Reflection is basically an essential module in all languages. Although the word “reflect” is deeply ingrained in people, it is more WHY. what exactly is reflect and what law is it based on?


In this article, we’ll take a look at what reflect is and how it’s implemented in the Go language as an example.

What is Reflect

In computer science, reflection is the ability of a computer program to access, detect, and modify its own state or behavior at runtime (runtime). Metaphorically speaking, reflection is the ability of a program to “observe” and modify its own behavior while it is running (from Wikipedia).


Simply put, the application can observe the value of a variable at runtime and can modify it.


An example of the most common reflect standard library, as follows.

import (

func main() {
	rv := []interface{}{"hi", 42, func() {}}
	for _, v := range rv {
		switch v := reflect.ValueOf(v); v.Kind() {
		case reflect.String:
		case reflect.Int, reflect.Int8, reflect.Int16, reflect.Int32, reflect.Int64:
			fmt.Printf("unhandled kind %s", v.Kind())

Output results:

unhandled kind func

The main thing in the program is the declaration of rv variables of type interface{}, which contain 3 different types of values, namely string, number, and closure. It is common to use interface{} without knowing what the specific base type of the referent is, so we will use the interface{} type to make a pseudo generic. This leads to a new problem: since the input is interface{}, what about the output?


Go is a strongly typed language, the input is interface{}, and the output is definitely not running, so it is inevitable that the type determination is inevitable, and this is where reflection is used, that is, the reflect standard library. After reflection, the type assertion (type) is done again. This is one of the most common reflection scenarios we encounter when writing programs.

Go reflect

The core of the reflect standard library is the reflect. The methods used in reflection revolve around these two, and the main meaning of the methods is as follows.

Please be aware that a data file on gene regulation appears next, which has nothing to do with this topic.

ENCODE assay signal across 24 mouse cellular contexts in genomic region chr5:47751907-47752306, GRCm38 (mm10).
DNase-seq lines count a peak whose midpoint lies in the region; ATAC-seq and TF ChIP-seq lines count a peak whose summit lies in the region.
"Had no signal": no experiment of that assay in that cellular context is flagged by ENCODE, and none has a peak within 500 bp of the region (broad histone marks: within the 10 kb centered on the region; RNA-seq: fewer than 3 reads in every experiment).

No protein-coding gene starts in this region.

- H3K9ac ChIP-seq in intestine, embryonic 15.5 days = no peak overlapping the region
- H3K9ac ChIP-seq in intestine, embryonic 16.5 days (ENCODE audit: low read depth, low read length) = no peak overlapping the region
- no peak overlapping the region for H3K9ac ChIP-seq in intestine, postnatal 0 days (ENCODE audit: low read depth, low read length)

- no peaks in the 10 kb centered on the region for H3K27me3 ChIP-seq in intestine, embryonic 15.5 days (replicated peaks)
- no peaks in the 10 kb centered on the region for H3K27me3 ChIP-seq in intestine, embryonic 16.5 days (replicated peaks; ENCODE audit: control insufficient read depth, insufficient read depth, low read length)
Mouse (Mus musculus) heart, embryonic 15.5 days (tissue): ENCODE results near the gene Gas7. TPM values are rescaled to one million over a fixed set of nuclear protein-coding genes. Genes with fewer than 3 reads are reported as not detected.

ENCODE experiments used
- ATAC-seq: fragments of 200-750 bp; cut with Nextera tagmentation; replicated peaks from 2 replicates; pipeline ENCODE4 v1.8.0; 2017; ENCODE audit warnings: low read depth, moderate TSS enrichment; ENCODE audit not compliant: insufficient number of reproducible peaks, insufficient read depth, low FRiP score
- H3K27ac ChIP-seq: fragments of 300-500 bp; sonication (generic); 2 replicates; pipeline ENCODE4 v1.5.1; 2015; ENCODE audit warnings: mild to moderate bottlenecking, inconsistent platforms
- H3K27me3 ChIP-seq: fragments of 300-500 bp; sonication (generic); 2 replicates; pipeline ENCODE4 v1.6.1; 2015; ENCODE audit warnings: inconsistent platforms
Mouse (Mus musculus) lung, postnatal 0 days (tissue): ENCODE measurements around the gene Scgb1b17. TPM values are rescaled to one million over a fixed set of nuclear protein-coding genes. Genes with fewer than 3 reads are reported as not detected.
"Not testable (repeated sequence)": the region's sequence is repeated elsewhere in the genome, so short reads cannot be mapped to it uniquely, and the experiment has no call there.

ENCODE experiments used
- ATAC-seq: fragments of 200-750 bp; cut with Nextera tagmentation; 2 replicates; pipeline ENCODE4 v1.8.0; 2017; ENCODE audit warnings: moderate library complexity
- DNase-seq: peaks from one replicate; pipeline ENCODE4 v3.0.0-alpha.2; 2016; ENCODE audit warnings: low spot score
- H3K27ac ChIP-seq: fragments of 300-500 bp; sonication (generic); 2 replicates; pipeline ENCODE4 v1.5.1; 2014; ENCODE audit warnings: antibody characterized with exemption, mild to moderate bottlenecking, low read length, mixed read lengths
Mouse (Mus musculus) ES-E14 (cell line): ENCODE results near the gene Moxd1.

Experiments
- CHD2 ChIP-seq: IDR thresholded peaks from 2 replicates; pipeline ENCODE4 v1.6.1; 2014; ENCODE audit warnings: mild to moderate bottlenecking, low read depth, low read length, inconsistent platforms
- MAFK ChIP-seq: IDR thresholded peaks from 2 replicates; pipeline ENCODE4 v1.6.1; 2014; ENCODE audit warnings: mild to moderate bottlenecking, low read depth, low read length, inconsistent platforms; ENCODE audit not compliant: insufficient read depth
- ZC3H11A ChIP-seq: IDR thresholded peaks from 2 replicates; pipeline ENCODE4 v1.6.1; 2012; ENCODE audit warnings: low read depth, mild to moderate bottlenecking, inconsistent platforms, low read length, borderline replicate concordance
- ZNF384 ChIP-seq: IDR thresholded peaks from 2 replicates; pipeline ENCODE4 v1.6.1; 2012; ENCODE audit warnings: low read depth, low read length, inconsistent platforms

• TypeOf: Used to extract the type information of the input value.
  • ValueOf: Used to extract information about the value of a stored variable.



func main() {
	blog := Blog{"Gin"}
	typeof := reflect.TypeOf(blog)

Output results:


TypeOf successfully resolves the blog variable to be of type main.Blog, i.e. even the package is known. This seems normal from a human recognition point of view, but not from a programmatic point of view. How does he know what “he” is under which package?

Let’s trace the source code together to see.

func TypeOf(i interface{}) Type {
	eface := *(*emptyInterface)(unsafe.Pointer(&i))
	return toType(eface.typ)

At the source level, there are three main pieces of operations involved in the TypeOf method, which are as follows.

  • Pointer method to obtain an arbitrary type of addressable pointer value.
  • Use the emptyInterface type for forced interface type conversion.
  • Call the toType method to convert to an externally usable Type type.

The most informative of these is the rtype type in the emptyInterface structure.

type rtype struct {
	size       uintptr
	ptrdata    uintptr
	hash       uint32
	tflag      tflag
	align      uint8
	fieldAlign uint8
	kind       uint8
	equal      func(unsafe.Pointer, unsafe.Pointer) bool
	gcdata     *byte
	str        nameOff
	ptrToThis  typeOff

The most important type in use is the rtype type, which implements all the interface methods of the Type type, so it can be returned directly as a Type type.

The Type is essentially an interface implementation that contains all the methods necessary to obtain a type.

type Type interface {
	// Applies to all types
	// Returns the number of bytes occupied by the type after memory alignment
	Align() int

	// only works on strcut type
	// Returns the number of bytes occupied by the type after memory alignment
	FieldAlign() int

	// Returns the i-th method in the method set of this type
	Method(int) Method

	// Get the methods in the corresponding method set by method name